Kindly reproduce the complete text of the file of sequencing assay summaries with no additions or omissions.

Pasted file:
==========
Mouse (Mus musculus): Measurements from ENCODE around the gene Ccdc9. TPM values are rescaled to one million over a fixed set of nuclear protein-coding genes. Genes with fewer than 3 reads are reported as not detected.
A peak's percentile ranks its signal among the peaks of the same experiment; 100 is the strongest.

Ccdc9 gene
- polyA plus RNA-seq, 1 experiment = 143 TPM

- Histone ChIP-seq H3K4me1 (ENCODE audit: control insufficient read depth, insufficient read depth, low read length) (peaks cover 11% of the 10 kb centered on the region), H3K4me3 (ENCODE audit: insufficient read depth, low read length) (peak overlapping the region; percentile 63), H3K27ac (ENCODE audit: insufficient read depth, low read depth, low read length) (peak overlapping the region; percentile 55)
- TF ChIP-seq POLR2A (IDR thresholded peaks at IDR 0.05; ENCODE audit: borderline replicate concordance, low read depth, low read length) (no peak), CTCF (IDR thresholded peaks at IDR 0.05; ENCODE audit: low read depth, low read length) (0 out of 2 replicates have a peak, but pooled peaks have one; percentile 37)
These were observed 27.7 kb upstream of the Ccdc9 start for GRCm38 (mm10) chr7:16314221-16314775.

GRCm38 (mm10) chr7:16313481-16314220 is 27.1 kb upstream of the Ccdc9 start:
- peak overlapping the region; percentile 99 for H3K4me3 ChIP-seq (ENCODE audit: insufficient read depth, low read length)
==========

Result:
Mouse (Mus musculus): Measurements from ENCODE around the gene Ccdc9. TPM values are rescaled to one million over a fixed set of nuclear protein-coding genes. Genes with fewer than 3 reads are reported as not detected.
A peak's percentile ranks its signal among the peaks of the same experiment; 100 is the strongest.

Ccdc9 gene
- polyA plus RNA-seq, 1 experiment = 143 TPM

- Histone ChIP-seq H3K4me1 (ENCODE audit: control insufficient read depth, insufficient read depth, low read length) (peaks cover 11% of the 10 kb centered on the region), H3K4me3 (ENCODE audit: insufficient read depth, low read length) (peak overlapping the region; percentile 63), H3K27ac (ENCODE audit: insufficient read depth, low read depth, low read length) (peak overlapping the region; percentile 55)
- TF ChIP-seq POLR2A (IDR thresholded peaks at IDR 0.05; ENCODE audit: borderline replicate concordance, low read depth, low read length) (no peak), CTCF (IDR thresholded peaks at IDR 0.05; ENCODE audit: low read depth, low read length) (0 out of 2 replicates have a peak, but pooled peaks have one; percentile 37)
These were observed 27.7 kb upstream of the Ccdc9 start for GRCm38 (mm10) chr7:16314221-16314775.

GRCm38 (mm10) chr7:16313481-16314220 is 27.1 kb upstream of the Ccdc9 start:
- peak overlapping the region; percentile 99 for H3K4me3 ChIP-seq (ENCODE audit: insufficient read depth, low read length)